MBA Financial Aid
The Options for Getting Financial Aid
Most studies show that an MBA pays off in terms of higher income. But for those who graduate with large student debts, that payoff may be bittersweet. Business Week recently conducted a survey of the business schools with the highest debt burdens and found that at the five worst schools in this category the average debt burden at graduation was in excess of $80,000.
Applying for financial aid varies widely from school to school. At Harvard Business School, for example, students can only apply for financial aid after they have been admitted. Admissions are need-blind and aid is awarded based on need only. Columbia Business School offers merrit-based fellowships and need merrit-based scholarships. Some other business schools, including Stanford's, offer loan forgiveness for students entering non-profit of public-sector jobs.
For those looking to borrow through student loans, there are many sources of student loans, with one of the most popular being the federal government. The best place to begin seeking student loans is through the government's Free Application for for Federal Student Aid (FAFSA), which is required for federal aid and often for state aid or college aid too. The FAFSA is used by most colleges to determine eligibility for federal, state, and college-sponsored financial aid, including grants, educational loans, and work-study programs.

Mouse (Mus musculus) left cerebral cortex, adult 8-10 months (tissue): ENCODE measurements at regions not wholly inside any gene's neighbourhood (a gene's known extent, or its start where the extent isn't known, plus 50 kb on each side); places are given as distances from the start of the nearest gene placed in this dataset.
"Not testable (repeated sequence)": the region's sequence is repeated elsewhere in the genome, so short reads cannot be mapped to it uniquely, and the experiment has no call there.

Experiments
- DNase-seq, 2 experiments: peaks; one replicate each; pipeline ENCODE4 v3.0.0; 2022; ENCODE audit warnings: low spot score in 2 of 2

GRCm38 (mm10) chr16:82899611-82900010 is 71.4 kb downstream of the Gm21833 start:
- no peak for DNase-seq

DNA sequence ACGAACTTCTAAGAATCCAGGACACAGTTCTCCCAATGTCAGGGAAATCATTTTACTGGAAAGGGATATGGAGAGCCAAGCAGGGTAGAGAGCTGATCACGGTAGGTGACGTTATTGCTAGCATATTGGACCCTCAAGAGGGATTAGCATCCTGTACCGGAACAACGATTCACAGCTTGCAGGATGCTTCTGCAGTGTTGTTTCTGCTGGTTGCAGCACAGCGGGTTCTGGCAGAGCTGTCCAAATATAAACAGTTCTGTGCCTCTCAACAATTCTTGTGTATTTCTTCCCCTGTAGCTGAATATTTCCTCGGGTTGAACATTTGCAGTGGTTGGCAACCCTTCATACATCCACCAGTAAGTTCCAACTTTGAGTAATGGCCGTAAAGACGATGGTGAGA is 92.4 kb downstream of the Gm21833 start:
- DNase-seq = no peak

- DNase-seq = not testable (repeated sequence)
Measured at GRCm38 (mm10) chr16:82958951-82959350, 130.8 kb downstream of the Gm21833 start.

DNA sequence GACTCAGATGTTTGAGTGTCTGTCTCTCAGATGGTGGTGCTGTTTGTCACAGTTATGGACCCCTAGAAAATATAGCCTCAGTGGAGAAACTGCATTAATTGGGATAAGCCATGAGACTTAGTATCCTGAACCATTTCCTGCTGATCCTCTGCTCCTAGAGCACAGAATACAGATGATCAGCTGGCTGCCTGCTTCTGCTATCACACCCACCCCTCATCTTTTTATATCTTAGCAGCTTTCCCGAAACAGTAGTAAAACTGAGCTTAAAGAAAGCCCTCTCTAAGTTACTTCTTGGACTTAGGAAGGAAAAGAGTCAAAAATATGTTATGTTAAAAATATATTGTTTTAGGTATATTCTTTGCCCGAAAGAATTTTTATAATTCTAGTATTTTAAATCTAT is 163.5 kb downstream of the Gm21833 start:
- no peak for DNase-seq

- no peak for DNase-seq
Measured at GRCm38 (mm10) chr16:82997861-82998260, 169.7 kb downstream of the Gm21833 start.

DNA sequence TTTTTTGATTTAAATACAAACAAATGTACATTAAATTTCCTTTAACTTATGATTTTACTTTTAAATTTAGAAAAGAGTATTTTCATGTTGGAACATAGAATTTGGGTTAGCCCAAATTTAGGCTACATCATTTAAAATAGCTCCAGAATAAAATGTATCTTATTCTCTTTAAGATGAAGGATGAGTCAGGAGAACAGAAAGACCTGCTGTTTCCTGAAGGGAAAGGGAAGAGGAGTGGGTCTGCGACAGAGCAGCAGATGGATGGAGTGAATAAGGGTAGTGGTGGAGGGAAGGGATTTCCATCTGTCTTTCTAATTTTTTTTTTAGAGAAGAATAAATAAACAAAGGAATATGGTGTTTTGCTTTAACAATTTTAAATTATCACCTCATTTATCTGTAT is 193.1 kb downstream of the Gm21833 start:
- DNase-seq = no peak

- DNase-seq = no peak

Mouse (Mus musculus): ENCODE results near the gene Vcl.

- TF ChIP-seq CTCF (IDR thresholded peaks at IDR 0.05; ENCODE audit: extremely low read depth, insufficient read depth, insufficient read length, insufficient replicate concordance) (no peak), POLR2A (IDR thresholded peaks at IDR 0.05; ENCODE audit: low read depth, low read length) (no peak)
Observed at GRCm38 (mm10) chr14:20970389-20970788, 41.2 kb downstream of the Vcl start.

Tuition reimbursement or employee sponsorship is also a common method of paying for business school. This option is for students who go to school part time, and may require the student to agree to continue working for the same company through completion of the degree and for a certain amount of years afterwards.
Be sure to read the fine print when applying for loans, scholarships or grant money. Many aid packages have very specific requirements and you would not want to go through the effort of applying only to realize that you do not qualify or that it comes with stipulations that you cannot meet. There are also many reports of student loan scams, so take care to do your due dilligence.